And we're back with the amazing Course Three in my Kato Chef Tasting Experience. Be sure to read parts One and Two first!

Something that I thought was remarkable about Kato's dining room was how small and minimalist it was. The walls are light, the floor is wood, and there are absolutely no frills. Artwork sprinkled around and a simple tea light on the tables count as the decor. I'd say there are, what, 10 tables total? 15? I find it interesting that they took this approach, and I expect that it's so you can focus on the food. No gaudy decorations or talking animal heads here! (Apologies to lovers of Rainforest Café, heh.)

I suspect that's also why they don't serve any alcohol, and their drink selection is extremely limited. Green tea or sparkling water work just fine when alcohol could detract from your enjoyment of the delicate flavors they're putting in your face. Plus, realtalk, as a restaurant owner I bet it's just easier to get through life when you don't have to worry about booze permits.

So! The delightful third course of the evening was trout with chili and seared cabbage. This dish, seriously. UNG. I almost died when I put it in my mouth. The trout was cooked in a sous vide so it actually burst apart as soon as it left my fork, and the amazing flavors locked inside are the kind you'd write home to mom about. Or... write about on a blog on the internet.

The chili sauce is apparently fermented, and while it has a dash of heat, it uses it subtly to enhance the other flavors. The seared cabbage* is crisp and its strong flavor sticks with you long after this course is over, but in a good way.

Stay tuned for Course 4! "How many courses ARE there?" you ask. The answer is five, plus dessert, plus additional food we ordered at the end to round everything out. In other words, I've got a lot of drawing to do.

* I am definitely not supposed to eat cabbage. That's that FODMAP thing again that I mentioned before. I'll get around to discussing it, one day. I ate it anyway though, in the name of art!

Trader Sam's Passionate Python

Lemony Snake-it's "Series of Unfortunate(ly Empty Cuz I Drank Them) Drinks"

Lemony Snake-it's "Series of Unfortunate(ly Empty Cuz I Drank Them) Drinks"

I went to Trader Sam's Enchanted Tiki Room at Disneyland recently, and ordered this delightful drink called The Passionate Python. "Ah," you say, "NOW I get the joke in the caption." Well ssssspotted, Hungry Reader! This drink is described in the menu as "Dark and Aged Rums, Red Passion Fruit and Tropical Juices garnished with an Orange Peel 'Python.'"

I really enjoy drawing drinks-- there's a fun challenge in their simplistic design. Drawing glass and getting the subtle gradients shifts in the liquids just right can be tough, especially with markers. Markers are a rather unforgiving medium, mind you. One small twitch and it's all over.*

This particular illustration was an exercise in playing with layering techniques. I don't like going straight into a piece with my most vibrant marker-- no no! I'd rather layer a saturated color over a less saturated base to keep the color from becoming unnatural (not... that the color of this drink was natural, but I digress).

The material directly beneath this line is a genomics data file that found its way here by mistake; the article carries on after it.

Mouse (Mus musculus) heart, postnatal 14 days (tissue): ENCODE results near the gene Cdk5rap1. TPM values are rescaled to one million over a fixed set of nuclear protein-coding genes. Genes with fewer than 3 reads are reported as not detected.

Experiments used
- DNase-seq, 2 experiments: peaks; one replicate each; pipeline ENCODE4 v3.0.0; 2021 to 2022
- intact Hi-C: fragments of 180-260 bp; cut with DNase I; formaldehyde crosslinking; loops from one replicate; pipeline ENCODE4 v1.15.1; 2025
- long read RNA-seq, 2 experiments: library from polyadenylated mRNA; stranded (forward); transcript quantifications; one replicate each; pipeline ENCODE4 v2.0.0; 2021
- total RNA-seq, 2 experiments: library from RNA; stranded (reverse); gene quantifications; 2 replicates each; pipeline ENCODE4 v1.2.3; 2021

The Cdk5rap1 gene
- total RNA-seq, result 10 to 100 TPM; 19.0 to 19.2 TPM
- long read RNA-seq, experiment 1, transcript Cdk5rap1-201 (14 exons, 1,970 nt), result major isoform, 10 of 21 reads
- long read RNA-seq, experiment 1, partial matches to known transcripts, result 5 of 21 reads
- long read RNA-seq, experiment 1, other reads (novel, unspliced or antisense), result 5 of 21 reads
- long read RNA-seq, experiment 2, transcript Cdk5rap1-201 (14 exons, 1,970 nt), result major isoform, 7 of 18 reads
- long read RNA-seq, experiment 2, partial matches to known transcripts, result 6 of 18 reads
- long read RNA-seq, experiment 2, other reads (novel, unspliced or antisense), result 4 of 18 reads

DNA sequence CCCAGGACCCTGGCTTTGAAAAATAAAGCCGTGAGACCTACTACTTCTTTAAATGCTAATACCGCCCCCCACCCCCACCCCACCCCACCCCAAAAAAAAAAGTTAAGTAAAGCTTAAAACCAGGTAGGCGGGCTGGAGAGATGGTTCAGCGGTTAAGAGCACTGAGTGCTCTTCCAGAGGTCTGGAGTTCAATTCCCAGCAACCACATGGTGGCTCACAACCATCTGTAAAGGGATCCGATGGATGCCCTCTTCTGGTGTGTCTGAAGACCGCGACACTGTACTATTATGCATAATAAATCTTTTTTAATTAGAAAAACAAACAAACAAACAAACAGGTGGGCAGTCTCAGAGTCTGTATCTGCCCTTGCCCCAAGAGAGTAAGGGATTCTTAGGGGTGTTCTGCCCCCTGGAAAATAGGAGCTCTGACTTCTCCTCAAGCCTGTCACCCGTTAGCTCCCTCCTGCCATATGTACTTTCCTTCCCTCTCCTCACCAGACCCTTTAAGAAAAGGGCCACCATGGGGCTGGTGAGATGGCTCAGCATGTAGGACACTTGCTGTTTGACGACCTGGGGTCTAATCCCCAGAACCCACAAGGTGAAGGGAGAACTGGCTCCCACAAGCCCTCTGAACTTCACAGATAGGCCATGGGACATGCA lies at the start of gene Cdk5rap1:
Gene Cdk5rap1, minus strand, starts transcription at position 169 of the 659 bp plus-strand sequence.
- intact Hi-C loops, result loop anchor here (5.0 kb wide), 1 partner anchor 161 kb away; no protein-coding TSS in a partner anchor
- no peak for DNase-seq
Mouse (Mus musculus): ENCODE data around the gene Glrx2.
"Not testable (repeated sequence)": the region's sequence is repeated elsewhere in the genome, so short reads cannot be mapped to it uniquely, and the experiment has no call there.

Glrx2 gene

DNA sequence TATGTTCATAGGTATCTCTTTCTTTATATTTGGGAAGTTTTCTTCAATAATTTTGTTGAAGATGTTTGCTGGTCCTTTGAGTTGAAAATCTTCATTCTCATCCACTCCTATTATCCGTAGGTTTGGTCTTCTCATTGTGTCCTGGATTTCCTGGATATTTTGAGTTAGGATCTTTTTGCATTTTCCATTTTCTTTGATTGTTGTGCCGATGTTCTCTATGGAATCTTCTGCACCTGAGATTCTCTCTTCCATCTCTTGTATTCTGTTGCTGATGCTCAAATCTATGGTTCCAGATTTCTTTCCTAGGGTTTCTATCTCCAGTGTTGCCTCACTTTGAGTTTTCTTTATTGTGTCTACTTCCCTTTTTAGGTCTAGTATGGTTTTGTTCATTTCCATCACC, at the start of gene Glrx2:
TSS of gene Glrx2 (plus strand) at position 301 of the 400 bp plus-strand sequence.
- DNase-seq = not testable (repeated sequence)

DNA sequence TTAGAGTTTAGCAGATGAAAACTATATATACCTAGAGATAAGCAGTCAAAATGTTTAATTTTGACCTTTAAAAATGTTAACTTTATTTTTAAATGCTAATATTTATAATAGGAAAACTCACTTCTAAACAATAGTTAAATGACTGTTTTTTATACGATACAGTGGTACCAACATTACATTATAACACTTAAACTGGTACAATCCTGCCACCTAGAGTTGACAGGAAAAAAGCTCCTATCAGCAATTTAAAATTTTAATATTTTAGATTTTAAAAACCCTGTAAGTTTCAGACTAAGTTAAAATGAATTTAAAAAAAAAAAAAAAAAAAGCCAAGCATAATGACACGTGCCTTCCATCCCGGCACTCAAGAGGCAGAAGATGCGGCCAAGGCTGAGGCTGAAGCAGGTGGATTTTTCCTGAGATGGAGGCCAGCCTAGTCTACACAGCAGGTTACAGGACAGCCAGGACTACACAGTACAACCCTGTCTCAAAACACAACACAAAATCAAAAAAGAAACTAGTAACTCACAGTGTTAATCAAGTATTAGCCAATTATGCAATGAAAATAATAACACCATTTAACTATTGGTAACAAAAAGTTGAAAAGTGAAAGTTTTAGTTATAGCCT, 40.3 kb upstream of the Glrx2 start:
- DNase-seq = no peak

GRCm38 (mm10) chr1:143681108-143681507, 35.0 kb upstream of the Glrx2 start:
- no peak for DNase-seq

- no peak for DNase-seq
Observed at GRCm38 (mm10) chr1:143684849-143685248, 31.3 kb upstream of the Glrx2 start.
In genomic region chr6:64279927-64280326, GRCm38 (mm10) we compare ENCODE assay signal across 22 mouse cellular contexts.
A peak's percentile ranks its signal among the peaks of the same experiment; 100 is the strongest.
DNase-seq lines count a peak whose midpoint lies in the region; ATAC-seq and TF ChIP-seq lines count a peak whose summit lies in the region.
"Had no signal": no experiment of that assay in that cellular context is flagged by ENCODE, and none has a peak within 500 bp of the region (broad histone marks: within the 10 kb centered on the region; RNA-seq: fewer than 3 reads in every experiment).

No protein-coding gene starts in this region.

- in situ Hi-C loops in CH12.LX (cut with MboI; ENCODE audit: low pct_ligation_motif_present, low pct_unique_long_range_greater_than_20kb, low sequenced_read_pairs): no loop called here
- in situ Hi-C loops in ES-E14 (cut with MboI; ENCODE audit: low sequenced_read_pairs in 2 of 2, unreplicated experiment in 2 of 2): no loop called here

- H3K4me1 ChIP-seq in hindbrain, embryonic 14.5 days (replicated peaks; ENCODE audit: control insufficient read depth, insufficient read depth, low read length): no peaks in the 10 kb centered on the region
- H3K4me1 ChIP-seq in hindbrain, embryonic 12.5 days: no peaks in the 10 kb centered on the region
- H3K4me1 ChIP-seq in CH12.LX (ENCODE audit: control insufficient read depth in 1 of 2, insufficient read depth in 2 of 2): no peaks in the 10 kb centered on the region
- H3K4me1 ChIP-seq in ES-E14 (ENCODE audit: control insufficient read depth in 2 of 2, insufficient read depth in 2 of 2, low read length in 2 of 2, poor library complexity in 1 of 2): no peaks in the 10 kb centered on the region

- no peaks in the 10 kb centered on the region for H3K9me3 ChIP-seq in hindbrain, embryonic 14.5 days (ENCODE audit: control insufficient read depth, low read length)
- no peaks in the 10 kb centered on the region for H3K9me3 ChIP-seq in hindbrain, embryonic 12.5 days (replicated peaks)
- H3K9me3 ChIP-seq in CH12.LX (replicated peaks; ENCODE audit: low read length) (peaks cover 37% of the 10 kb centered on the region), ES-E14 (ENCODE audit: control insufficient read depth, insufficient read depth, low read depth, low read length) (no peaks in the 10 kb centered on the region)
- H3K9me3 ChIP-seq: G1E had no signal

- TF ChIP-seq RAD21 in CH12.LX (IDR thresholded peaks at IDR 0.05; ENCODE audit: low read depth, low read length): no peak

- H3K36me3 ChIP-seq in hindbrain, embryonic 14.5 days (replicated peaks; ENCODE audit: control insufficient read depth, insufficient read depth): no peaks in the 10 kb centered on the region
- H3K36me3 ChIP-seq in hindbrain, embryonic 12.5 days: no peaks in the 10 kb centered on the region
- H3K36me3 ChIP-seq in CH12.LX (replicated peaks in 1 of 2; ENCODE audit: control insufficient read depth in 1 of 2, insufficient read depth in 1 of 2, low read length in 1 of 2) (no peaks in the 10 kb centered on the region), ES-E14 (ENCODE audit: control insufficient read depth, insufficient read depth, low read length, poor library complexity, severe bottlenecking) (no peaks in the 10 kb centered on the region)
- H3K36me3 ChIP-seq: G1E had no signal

To achieve this bright red orange without going overboard, I first put down a layer of Goldenrod (PM-69), put Poppy Red (PM-13) on top, and then finished it with hits of Scarlet Lake (PM-5).

"But what about that ghostly lemon peel and the straws in there?" you wonder. There are clearly no pen lines, so how did I do that? I'll tell you in Parseltongue: Ssssssssssss sssssssssasaaasss sassssssssss shhhh sssssss!

You're welcome.

*Note to self and others: Do not attempt to Marker while drinking the subject of this illustration. The results won't go well! Please Marker responsibly.

Kato Chef Tasting: 2nd Course

There is no ham in hamachi

There is no ham in hamachi

Welcome back, hungry reader! This is the second post in a series about my Chef Tasting experience at Kato Restaurant in Santa Monica. If you haven't yet, be sure to read Part One first! Kato is a restaurant that specializes in Chef's Tastings, and is a Californian/Japanese/Taiwanese hybrid. And no, Chef Tasting doesn't meant we ate the chef, in case you were wondering.

Kato itself is hidden in the corner of a strip mall in Santa Monica-- it can actually be quite difficult to spot until you're practically standing on top of it. One might even call it a Room of Requirement-- it's impossible to find unless you're desperate for tasty, well-crafted food. The dining room is terrifically small, so you MUST make reservations... and make them, like, a week out because this place is very popular.

So on to our second course, which was hamachi and cucumber topped with a charred scallion sauce. What are the herbs on top? I'm not entirely sure, as I'm not good at identifying these things by sight yet.* Fennel? Maybe? The dish's flavors were gentle, cool, and seemed slightly pickled. This made an excellent pair against the good punch in the mouth that the charred/smoky flavor of the sauce gave you!

Stay tuned for the 3rd Course coming soon!

*I'm learning, I swear. At least, it's on my "To Learn" list. So I'll get around to it. No really!